Roland Aurich, chief executive of Siemens UK, on sustainability, renewable energy and why the northern city of Hull is central to its future plans.
The people of Hull had spent two years playing ‘will-they, won’t-they’ when they were finally given the answer they had longed for. German manufacturing giant Siemens announced on March 25 that it was choosing this emerging northern city, along with neighbouring Paull in the East Riding of Yorkshire, as the location for two offshore wind turbine manufacturing plants.
Despite fierce competition from a range of coastal locations across Europe, the game went in Hull’s favour because of the UK’s place as an offshore wind leader and its own location at the heart of the Humber estuary. The decision confirmed that the city really was the subject of a sea change – after it was named city of culture for 2017 just four months earlier.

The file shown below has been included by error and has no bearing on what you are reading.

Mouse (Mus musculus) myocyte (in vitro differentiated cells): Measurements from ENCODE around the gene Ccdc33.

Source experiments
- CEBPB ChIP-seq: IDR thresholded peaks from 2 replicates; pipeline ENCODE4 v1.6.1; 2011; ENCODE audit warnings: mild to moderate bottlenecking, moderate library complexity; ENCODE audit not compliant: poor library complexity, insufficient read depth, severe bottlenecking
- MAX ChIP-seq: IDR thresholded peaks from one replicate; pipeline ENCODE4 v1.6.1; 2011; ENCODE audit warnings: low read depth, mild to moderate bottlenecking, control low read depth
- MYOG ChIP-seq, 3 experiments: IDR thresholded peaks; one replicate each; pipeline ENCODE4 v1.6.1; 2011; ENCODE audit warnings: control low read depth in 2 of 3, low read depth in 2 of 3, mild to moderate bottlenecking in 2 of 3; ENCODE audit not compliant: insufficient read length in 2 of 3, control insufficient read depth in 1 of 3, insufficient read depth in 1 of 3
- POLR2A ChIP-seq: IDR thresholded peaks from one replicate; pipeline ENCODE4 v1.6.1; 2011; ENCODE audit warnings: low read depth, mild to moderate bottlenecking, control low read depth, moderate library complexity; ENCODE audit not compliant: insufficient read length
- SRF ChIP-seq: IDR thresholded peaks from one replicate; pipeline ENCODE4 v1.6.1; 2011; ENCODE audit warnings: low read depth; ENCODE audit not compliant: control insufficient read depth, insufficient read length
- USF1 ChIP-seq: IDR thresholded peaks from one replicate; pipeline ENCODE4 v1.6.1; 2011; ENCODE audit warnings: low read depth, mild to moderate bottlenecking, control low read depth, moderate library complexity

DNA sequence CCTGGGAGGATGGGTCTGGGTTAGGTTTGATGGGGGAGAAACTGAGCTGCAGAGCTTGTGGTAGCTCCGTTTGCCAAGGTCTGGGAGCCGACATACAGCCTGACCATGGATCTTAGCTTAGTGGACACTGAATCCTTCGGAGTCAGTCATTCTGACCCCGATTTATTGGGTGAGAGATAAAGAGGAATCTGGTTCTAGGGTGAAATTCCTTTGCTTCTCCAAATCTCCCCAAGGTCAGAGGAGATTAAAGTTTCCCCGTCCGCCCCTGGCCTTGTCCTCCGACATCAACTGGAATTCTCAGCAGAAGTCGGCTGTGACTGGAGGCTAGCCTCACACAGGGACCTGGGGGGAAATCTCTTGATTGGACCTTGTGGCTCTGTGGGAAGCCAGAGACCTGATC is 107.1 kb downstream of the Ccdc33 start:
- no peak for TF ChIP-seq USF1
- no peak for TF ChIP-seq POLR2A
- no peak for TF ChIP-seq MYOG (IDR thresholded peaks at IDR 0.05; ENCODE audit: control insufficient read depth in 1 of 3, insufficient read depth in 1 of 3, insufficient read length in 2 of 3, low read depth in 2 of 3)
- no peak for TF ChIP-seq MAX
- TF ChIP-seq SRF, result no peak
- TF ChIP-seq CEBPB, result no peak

For Siemens – a firm with a global market capitalisation of over €82 billion – the deal reaffirmed its offshore wind leadership. Hull, once a thriving fishing port, sits 25 miles inland from the North Sea. Some 1,000 direct jobs are expected to be created as part of the deal, which – it is hoped – will help create a renewable energy hub in the Humber region.
The early signs are certainly promising. Just two weeks after the deal was announced, the Hull Daily Mail reported that a “major renewables company” was in talks to move to a business park right next to the Siemens site in the city.